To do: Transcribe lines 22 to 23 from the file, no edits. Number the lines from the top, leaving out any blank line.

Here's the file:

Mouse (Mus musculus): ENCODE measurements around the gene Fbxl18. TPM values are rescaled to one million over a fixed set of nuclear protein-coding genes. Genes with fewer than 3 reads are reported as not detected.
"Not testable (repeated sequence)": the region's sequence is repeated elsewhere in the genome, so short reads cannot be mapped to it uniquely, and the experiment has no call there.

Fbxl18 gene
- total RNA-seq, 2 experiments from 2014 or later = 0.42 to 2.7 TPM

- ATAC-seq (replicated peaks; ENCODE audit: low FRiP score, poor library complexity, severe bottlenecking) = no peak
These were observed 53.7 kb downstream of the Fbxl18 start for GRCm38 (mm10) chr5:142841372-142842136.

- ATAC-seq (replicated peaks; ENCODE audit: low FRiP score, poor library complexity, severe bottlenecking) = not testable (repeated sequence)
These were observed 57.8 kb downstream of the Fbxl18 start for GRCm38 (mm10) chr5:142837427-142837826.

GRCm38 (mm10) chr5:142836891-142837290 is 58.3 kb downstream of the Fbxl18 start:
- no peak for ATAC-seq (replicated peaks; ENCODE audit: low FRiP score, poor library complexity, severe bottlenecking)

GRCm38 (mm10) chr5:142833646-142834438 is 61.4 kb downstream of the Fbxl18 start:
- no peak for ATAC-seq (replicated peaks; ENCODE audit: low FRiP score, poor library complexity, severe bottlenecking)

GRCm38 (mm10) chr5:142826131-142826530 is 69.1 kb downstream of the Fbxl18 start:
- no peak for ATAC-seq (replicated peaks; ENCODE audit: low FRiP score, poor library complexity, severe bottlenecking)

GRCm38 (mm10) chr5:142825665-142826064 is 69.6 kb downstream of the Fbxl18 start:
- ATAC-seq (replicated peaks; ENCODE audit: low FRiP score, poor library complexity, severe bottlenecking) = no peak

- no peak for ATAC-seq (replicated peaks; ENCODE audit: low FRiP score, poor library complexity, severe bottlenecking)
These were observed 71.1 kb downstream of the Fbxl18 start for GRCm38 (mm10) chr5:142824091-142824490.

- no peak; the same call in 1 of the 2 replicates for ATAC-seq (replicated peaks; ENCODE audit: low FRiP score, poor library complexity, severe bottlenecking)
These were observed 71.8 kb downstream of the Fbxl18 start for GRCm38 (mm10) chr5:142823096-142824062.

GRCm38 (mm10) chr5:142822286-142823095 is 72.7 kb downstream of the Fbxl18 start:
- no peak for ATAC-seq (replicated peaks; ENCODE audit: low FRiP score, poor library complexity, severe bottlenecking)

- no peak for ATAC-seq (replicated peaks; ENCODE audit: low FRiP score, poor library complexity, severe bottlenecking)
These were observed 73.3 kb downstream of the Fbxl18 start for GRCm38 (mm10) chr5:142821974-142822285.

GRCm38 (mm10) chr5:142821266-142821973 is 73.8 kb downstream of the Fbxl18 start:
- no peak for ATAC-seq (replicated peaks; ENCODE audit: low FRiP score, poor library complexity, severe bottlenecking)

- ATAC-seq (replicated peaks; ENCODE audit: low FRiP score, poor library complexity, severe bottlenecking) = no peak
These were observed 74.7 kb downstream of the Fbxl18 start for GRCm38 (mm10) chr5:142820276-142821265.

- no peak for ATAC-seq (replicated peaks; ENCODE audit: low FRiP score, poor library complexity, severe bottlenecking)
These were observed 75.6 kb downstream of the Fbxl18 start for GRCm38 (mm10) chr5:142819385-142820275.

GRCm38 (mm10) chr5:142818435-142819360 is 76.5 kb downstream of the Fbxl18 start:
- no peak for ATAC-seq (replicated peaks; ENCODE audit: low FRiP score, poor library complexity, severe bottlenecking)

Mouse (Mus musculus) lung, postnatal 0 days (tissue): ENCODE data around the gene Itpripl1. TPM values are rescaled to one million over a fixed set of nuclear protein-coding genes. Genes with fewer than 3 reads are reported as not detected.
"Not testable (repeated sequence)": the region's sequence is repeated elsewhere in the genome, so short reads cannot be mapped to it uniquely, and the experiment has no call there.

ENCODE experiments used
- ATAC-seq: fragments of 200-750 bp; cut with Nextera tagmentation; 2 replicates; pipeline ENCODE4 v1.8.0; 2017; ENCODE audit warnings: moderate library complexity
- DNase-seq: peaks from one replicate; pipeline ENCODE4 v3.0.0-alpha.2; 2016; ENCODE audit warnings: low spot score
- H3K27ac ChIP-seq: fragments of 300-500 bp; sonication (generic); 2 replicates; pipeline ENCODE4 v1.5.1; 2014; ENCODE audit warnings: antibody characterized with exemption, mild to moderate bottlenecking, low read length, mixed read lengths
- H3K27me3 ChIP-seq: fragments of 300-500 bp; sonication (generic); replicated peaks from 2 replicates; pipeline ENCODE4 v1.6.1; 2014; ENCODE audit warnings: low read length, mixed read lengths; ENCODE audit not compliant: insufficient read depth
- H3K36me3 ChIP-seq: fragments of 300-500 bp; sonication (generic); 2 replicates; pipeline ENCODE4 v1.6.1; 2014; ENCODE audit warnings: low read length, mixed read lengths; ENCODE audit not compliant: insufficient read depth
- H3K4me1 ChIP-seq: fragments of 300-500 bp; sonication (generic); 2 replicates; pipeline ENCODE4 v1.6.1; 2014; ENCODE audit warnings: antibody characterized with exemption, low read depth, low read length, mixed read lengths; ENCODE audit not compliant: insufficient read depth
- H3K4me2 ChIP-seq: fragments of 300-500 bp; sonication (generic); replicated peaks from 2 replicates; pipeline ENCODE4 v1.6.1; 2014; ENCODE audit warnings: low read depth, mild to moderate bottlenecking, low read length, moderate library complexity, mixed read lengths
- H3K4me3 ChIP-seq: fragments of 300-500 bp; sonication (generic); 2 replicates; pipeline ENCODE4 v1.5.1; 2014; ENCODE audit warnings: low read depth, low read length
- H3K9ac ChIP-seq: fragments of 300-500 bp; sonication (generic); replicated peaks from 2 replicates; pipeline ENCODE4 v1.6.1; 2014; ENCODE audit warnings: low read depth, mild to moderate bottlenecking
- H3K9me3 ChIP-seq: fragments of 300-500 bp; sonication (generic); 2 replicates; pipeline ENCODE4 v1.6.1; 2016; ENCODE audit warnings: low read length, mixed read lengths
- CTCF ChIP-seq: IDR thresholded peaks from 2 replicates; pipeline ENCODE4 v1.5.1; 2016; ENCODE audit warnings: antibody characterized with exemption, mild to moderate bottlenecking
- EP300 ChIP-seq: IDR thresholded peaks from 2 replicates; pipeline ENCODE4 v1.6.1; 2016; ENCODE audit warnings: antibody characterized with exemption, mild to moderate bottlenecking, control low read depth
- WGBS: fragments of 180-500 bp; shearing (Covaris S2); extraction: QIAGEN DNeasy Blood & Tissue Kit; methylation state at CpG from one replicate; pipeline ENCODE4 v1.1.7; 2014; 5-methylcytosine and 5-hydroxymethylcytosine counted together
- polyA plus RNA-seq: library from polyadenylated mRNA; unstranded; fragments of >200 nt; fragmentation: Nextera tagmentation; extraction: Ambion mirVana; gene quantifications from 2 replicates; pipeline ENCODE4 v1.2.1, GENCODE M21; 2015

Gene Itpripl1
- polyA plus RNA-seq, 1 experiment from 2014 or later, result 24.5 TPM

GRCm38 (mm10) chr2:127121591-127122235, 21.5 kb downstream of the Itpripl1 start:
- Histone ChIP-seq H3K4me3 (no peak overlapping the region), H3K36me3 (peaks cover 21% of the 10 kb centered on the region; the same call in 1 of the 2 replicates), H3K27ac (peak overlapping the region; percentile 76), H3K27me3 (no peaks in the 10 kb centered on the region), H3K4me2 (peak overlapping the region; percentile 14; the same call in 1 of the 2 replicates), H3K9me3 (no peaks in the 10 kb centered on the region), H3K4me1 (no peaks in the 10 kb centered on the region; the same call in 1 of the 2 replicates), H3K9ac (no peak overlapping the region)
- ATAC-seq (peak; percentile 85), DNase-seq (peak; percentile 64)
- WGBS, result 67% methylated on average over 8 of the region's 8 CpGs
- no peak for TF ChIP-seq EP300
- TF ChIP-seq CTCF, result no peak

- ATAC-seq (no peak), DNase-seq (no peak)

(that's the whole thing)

- no peak for ATAC-seq (replicated peaks; ENCODE audit: low FRiP score, poor library complexity, severe bottlenecking)

- no peak for ATAC-seq (replicated peaks; ENCODE audit: low FRiP score, poor library complexity, severe bottlenecking)